It may be a cliché but the hospitality sector is without doubt a people industry and that means both the customers you deal with day-to-day and the staff you manage and need to enthuse.
Given that economic growth has recently been revised down and operators and consultants were already predicting a tough year’s trading ahead, before the news VAT will rise to 20 per cent in January, now is not the time to allow standards to slip within your business.
By taking the time to inspire and lead your staff you can also make a significant difference to the industry’s Achilles heel, its appalling staff retention rate, boosting productivity and saving you plenty of cash in the process.
State of the Nation
The latest State of the Nation Report, published last month by Sector Skills Council People 1st, showed the necessity of this, with the research suggesting the skills crisis blighting the hospitality industry was getting worse.
People 1st’s research revealed that 26 per cent of businesses within hospitality employ staff they view as not fully proficient in their jobs – equivalent to 180,000 people. This compares with 19 per cent, or 140,000 people working within the sector, two years ago.
Worryingly it also comes despite the fact that hospitality spends £2,575 per employee on training a year, compared to the average across all industries of the economy of £1,725.
With the worse staff retention rate of any UK industry, at 31 per cent in 2009, pubs, bars and restaurants are spending a tremendous amount of energy and money simply plugging the gap left by those leaving, which is not very inspiring at all.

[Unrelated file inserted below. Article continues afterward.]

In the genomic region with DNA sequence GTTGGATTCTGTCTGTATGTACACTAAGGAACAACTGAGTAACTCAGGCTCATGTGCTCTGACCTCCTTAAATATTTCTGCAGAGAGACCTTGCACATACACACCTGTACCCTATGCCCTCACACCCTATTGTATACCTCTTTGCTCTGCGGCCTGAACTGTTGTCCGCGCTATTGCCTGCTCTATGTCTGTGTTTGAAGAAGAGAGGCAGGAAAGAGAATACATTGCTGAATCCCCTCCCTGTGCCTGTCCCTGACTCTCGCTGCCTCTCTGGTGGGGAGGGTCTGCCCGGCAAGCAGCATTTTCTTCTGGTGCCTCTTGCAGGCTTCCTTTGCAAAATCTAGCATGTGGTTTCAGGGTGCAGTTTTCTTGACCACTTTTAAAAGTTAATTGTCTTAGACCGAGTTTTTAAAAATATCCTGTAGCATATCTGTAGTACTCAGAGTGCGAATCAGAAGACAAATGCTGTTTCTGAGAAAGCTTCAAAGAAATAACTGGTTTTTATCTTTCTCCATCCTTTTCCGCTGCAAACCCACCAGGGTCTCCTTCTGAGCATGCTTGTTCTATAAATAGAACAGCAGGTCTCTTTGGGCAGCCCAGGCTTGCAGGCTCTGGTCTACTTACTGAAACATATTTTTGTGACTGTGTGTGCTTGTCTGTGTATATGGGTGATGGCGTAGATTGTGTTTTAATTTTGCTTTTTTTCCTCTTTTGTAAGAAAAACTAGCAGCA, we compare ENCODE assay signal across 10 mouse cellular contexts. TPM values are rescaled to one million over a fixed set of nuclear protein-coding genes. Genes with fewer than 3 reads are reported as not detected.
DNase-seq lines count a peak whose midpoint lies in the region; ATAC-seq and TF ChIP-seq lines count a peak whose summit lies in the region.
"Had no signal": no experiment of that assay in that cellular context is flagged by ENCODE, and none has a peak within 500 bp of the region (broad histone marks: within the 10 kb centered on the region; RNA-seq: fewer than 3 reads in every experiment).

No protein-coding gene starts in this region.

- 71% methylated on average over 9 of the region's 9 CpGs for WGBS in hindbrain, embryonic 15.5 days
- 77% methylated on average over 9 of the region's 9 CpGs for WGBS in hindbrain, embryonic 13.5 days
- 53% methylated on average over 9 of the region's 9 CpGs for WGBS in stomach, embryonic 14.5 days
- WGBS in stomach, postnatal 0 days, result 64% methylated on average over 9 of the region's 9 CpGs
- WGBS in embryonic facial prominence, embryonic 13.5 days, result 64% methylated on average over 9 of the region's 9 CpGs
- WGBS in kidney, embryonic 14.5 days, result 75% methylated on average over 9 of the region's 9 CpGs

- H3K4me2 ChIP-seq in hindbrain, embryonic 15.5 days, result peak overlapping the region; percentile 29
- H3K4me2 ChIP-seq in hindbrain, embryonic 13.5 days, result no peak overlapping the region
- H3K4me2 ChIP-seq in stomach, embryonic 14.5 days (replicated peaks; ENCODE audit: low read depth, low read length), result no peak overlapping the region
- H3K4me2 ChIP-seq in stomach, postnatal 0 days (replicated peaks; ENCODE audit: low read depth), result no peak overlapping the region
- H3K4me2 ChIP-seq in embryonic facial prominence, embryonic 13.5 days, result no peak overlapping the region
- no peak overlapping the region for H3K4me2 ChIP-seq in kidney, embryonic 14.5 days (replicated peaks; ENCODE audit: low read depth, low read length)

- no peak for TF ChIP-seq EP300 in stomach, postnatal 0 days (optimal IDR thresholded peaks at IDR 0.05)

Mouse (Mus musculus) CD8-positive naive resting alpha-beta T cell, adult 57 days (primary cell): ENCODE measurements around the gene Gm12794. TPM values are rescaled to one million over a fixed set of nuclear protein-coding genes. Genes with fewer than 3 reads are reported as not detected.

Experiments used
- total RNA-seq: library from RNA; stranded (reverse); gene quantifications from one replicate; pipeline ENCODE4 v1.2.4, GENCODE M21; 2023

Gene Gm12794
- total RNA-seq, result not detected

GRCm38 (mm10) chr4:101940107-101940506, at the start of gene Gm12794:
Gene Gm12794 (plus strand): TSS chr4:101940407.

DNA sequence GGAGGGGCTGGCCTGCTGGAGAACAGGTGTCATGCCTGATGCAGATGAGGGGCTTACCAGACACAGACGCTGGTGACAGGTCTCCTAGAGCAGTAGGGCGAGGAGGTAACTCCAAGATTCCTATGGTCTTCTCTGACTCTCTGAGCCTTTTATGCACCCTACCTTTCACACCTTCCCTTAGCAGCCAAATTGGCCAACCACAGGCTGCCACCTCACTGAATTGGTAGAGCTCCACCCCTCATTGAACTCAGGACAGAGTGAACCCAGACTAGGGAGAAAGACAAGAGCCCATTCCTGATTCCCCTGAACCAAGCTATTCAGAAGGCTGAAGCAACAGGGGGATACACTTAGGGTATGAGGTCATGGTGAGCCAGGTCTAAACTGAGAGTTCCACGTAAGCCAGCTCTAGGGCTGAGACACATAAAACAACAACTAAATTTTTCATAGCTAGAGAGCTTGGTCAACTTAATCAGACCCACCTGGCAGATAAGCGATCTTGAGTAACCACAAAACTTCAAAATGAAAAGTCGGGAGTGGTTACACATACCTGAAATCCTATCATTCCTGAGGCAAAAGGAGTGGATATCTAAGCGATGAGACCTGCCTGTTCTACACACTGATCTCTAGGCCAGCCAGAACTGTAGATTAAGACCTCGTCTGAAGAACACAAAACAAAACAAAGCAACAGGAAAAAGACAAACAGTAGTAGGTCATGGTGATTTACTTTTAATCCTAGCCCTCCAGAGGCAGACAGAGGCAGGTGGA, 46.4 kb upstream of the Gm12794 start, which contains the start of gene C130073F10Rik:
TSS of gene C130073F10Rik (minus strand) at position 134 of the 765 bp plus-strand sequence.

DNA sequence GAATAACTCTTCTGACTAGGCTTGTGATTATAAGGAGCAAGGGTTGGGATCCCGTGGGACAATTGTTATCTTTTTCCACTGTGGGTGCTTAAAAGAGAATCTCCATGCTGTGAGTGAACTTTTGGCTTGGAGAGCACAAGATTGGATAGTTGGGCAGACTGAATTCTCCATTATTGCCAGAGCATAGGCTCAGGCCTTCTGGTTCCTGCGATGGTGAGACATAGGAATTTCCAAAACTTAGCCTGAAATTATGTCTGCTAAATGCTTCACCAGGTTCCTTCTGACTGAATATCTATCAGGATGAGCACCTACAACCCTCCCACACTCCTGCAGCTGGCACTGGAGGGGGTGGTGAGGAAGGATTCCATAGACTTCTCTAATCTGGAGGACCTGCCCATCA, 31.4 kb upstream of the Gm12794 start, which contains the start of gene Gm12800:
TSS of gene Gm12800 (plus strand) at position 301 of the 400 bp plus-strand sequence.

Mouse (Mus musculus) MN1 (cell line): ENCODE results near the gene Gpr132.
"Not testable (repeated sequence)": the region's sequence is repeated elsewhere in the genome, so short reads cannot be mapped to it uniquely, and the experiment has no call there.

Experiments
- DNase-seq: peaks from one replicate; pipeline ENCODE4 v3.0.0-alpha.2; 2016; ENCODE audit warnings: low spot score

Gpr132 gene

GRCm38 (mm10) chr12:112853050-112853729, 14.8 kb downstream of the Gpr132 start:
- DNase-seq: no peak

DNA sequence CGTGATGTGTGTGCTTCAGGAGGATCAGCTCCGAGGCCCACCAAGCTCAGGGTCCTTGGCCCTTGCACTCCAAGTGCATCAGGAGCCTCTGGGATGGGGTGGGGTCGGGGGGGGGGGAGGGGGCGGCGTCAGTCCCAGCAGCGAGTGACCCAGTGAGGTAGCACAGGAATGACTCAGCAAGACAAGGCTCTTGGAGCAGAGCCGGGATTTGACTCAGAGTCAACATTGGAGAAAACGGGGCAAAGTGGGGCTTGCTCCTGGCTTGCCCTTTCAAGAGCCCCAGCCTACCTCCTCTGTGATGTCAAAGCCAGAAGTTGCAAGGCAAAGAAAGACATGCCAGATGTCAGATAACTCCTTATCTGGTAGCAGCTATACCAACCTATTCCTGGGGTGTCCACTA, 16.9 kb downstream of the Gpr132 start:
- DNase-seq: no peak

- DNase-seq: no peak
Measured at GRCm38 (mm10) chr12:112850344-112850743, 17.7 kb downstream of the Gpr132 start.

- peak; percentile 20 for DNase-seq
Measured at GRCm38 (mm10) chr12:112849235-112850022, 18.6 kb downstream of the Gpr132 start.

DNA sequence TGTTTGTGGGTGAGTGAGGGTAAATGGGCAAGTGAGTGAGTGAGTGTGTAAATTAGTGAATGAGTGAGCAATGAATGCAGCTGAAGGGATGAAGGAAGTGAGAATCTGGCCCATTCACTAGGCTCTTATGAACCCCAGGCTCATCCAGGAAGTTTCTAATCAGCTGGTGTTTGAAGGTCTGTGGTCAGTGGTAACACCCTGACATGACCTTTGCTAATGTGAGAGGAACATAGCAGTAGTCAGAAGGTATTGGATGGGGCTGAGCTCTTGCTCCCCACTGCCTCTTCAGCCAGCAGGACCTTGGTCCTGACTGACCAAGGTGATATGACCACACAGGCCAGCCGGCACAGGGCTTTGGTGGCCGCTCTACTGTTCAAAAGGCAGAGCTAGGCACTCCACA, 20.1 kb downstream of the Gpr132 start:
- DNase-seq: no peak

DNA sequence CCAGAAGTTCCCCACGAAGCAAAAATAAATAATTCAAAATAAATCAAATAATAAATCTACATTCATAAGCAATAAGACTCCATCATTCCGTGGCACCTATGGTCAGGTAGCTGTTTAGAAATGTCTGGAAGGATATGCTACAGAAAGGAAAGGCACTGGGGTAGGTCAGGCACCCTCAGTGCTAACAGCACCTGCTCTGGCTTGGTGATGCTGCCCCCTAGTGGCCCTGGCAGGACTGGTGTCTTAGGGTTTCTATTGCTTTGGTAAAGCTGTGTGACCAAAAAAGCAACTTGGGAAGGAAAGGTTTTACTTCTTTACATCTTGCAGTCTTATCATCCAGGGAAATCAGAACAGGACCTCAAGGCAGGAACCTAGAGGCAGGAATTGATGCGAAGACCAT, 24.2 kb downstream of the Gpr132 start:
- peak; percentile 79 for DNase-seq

The ability to engage and excite staff is a key leadership skill and shouldn’t cost the earth, but certainly will hurt your business’s bottom line if you fail to do so.
Nando's and its commitment to its workforce
Want proof? Well David Niven, the managing director of Sunday Times Best Companies to Work For winner Nando’s, puts the chain’s success during the recession squarely down to the company’s commitment to its workforce .
He told BigHospitality’s sister title Restaurant Magazine earlier this year that “we’ve succeeded by having 6,500 people fully committed to what we were doing and understanding what we were doing".
“We invest a huge amount of money in looking after our guys at all levels,” said Niven. “We have a very powerful social culture within the business, which helps managers bond teams together. We have a very low turnover of managers. We keep people. That means we have people in the restaurants who know what they’re doing.”
It has enabled the company to open 15 new restaurants in the UK last year bringing its tally to 243 despite the recession, and there are plans for 20-plus openings in 2010 so the recipe appears to be working.
Consistency is key
David Hennigan of the Crown at Whitebrook and the Academy of Food and Wine’s 2010 UK Restaurant Manager of the Year puts it another way.
“People need to be lead well. If they’re not customers see inconsistency in the product, inconsistency in your business and are therefore unlikely to return. If you look at those businesses that are successful and those that fail there’s a clear parallel in regards good leadership that can be drawn,” he says.
All this week BigHospitality will be taking a look at how you can inspire your employees within different operational areas of your business, be they front of house, kitchen or bar workers, in our Special feature on inspiring your team.